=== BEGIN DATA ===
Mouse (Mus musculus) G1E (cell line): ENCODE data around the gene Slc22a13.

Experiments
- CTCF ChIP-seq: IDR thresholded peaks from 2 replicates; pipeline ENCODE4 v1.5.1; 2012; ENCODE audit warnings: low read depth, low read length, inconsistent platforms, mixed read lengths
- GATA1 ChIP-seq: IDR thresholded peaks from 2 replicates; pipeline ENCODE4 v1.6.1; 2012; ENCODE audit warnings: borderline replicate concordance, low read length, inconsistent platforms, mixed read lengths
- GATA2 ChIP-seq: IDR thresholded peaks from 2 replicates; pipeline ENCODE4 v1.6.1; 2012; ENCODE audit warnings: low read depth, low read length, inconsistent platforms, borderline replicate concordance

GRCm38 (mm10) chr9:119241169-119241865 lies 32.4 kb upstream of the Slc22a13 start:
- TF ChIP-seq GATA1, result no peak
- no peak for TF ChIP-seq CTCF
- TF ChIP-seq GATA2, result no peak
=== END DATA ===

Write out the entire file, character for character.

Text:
Mouse (Mus musculus) G1E (cell line): ENCODE data around the gene Slc22a13.

Experiments
- CTCF ChIP-seq: IDR thresholded peaks from 2 replicates; pipeline ENCODE4 v1.5.1; 2012; ENCODE audit warnings: low read depth, low read length, inconsistent platforms, mixed read lengths
- GATA1 ChIP-seq: IDR thresholded peaks from 2 replicates; pipeline ENCODE4 v1.6.1; 2012; ENCODE audit warnings: borderline replicate concordance, low read length, inconsistent platforms, mixed read lengths
- GATA2 ChIP-seq: IDR thresholded peaks from 2 replicates; pipeline ENCODE4 v1.6.1; 2012; ENCODE audit warnings: low read depth, low read length, inconsistent platforms, borderline replicate concordance

GRCm38 (mm10) chr9:119241169-119241865 lies 32.4 kb upstream of the Slc22a13 start:
- TF ChIP-seq GATA1, result no peak
- no peak for TF ChIP-seq CTCF
- TF ChIP-seq GATA2, result no peak